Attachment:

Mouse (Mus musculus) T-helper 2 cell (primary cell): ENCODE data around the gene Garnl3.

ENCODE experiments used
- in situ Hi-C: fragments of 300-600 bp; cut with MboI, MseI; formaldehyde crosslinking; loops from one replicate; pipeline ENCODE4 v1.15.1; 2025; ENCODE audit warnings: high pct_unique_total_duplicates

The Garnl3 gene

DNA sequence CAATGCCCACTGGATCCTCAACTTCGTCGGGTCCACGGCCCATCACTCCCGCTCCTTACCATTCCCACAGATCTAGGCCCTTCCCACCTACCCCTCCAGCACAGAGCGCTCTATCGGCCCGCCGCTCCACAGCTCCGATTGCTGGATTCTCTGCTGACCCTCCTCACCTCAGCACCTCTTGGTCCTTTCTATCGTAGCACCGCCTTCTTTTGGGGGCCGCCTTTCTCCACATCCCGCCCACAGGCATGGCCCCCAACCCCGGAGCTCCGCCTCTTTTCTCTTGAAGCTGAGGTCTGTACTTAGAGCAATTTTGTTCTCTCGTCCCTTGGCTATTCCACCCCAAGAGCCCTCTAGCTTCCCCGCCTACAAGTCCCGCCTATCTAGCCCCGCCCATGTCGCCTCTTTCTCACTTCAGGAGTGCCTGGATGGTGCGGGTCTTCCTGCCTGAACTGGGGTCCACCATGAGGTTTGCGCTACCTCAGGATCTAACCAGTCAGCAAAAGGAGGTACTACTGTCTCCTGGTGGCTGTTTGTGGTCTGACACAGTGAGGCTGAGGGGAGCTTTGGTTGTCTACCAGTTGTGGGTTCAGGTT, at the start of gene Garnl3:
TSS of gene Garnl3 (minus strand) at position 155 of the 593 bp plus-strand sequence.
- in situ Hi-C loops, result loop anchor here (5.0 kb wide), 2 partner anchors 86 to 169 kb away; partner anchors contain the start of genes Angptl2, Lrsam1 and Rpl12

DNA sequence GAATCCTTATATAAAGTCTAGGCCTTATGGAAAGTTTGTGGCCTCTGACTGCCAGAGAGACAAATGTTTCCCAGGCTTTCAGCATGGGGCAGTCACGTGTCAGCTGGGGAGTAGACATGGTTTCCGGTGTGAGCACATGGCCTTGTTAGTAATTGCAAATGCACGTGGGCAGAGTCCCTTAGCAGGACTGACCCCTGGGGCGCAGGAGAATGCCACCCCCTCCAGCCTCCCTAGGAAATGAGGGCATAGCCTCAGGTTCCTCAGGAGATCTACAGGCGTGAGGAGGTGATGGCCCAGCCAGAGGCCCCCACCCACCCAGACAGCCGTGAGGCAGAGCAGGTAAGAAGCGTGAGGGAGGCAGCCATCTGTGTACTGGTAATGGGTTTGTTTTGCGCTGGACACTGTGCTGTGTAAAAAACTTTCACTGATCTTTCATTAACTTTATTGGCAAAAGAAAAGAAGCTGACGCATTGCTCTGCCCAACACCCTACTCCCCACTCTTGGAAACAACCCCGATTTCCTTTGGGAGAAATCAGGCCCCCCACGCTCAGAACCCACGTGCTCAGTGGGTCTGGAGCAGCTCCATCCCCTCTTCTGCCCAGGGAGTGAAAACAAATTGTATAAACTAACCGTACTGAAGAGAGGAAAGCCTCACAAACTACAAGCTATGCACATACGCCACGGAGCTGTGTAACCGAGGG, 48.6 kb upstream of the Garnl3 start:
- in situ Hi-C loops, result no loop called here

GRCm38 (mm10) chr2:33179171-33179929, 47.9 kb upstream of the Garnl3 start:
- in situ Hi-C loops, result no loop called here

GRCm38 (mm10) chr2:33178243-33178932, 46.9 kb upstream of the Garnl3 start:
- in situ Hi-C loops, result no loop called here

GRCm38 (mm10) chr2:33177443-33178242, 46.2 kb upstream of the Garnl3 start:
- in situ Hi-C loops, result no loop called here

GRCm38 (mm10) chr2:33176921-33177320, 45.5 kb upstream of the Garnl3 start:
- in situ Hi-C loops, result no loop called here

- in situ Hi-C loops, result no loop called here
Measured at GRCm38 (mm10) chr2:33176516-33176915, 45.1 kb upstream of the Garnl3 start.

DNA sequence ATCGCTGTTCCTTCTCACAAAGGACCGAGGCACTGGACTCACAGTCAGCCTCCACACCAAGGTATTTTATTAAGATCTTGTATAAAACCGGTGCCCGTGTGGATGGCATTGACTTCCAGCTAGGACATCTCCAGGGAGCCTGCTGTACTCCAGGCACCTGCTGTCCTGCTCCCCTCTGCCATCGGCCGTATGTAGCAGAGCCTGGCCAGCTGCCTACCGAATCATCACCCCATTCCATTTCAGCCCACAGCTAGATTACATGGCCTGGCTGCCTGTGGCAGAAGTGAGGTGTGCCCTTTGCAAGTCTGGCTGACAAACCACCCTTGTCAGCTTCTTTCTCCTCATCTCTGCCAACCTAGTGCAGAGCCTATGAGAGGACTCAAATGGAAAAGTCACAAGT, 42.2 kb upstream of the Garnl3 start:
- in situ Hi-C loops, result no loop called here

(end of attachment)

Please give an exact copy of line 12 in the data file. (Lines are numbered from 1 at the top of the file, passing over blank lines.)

GRCm38 (mm10) chr2:33178243-33178932, 46.9 kb upstream of the Garnl3 start: